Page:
Geocycle is a worldwide leading provider of waste management services for the industrial, municipal and agricultural sectors. Our UK site based in Cauldon, Staffordshire, uses over 80 thousand tonnes of waste every year, to provide sustainable energy to the construction industry. 

 

Why waste management is important?

Nearly every industrial company generates tonnes of waste as a production process by-product. Handling this waste in a responsible and economic manner can be challenging, particularly with hazardous material. 

Geocycle provides waste management solutions to help solve these challenges. By rethinking how we deal with waste, moving from landfill disposal to recovering and recycling material as substitute fuel or raw material.

geocycle shredded tyres

How Geocycle waste management works?

Utilising existing facilities and our extensive network across Europe, we apply the proven technology of co-processing to reuse waste in a sustainable manner. The waste is then used as fuel or raw material in cement kilns for ultimate use in the construction industry.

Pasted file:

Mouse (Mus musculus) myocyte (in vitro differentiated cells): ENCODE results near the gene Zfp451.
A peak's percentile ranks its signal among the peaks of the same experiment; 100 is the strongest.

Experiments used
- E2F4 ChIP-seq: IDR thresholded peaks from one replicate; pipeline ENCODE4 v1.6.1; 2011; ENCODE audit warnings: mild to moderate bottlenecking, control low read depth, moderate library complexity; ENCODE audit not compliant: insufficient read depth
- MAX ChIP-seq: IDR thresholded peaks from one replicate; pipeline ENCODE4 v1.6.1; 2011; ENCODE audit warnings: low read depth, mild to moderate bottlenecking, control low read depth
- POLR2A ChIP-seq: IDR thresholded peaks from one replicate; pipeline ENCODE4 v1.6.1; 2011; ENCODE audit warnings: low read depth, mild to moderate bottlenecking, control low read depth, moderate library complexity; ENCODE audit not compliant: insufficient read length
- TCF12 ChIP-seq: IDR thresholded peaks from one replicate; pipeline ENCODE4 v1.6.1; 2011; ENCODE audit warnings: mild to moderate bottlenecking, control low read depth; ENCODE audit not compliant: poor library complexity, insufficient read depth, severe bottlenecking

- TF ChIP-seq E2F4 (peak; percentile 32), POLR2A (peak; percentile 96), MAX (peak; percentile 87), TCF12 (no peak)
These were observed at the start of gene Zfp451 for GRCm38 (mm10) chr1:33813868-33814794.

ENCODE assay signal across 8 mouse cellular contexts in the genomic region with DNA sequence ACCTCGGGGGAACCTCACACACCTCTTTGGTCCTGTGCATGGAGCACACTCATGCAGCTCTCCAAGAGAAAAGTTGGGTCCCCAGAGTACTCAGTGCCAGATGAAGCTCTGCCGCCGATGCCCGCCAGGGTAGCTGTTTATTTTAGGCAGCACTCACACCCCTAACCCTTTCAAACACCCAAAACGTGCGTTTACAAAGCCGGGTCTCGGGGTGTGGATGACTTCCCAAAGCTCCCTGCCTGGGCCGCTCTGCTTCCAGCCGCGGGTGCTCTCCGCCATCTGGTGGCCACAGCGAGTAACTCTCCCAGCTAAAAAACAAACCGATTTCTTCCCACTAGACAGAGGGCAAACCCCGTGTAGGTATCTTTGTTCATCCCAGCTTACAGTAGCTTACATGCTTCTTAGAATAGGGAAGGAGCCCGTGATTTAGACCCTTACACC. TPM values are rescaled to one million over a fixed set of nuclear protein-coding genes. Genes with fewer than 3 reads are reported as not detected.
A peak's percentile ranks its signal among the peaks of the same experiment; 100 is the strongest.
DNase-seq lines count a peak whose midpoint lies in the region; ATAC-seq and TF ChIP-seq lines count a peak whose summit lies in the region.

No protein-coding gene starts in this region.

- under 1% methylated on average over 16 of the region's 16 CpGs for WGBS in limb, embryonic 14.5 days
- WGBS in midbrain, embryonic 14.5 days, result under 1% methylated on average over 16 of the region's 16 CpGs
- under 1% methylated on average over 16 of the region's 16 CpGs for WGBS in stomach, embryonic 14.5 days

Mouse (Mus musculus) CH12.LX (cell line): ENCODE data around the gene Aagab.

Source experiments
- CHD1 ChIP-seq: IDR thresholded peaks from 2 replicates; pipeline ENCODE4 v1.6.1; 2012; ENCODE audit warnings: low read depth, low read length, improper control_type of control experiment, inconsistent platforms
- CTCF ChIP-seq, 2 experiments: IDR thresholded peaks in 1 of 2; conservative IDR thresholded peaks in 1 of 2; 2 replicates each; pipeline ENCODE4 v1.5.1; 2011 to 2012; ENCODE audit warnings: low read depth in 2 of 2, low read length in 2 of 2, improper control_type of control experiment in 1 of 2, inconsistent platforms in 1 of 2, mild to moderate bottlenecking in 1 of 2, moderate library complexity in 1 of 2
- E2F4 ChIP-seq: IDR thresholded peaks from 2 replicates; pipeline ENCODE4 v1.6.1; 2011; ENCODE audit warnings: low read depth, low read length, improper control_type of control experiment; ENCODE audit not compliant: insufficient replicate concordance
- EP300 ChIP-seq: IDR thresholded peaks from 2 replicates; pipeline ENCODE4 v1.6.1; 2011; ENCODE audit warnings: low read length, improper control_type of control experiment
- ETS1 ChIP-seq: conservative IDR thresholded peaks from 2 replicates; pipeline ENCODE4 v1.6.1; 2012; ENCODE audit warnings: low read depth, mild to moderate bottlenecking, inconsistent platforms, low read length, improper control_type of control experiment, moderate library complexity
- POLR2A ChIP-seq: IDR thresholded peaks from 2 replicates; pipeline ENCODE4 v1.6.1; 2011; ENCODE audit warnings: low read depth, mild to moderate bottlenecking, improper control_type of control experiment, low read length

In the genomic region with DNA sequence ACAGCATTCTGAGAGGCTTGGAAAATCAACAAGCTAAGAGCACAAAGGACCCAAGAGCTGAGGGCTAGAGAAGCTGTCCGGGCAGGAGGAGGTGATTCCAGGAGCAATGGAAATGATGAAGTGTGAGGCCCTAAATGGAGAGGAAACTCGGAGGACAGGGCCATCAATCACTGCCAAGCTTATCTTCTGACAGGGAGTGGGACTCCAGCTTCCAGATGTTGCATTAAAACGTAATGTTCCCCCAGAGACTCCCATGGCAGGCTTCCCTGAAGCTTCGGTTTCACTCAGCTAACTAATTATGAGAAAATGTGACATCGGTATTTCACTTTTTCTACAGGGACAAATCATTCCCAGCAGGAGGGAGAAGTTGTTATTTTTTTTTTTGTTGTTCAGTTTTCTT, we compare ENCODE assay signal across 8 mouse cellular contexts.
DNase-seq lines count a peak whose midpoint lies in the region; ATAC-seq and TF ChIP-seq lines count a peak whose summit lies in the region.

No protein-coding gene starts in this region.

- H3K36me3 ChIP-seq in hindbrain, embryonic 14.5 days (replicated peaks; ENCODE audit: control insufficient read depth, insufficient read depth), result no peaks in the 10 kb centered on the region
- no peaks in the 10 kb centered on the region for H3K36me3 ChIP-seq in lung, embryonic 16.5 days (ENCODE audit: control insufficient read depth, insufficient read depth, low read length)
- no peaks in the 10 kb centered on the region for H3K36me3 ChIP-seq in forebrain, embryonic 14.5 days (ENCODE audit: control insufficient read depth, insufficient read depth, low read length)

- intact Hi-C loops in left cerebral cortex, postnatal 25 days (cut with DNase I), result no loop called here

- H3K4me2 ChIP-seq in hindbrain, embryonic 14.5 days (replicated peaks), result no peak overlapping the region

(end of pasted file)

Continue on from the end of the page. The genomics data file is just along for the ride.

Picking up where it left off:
Geocycle co-processing completely destroys the waste through high temperatures and long resonance time with all mineral content from the waste being recycled into the final product, cement. This is compared to incineration and landfill that both leave behind a residue.

What types of waste can be used?

  • Solid Recovered Fuel
  • Shredded Tyres
  • Process Sewage Sludge
  • Waste Solvents & Liquids
  • Biomass Residues
  • Mineral Waste

Why use Geocycle in cement kilns?

Cement kilns are ideally suited for safe and sustainable management of waste through co-processing due to the high temperatures and long residence time which are more than 3” > 1100 °C. As it completely destroys the waste, the process contributes to a zero-waste future and circular economy. 

By sourcing co-processed waste that has been through a rigorous analysis, we can ensure the quality of the cement is not affected.

 
 

Resources

Geocycle brochure (pdf, 725.22 KB)

 

Geocycle explained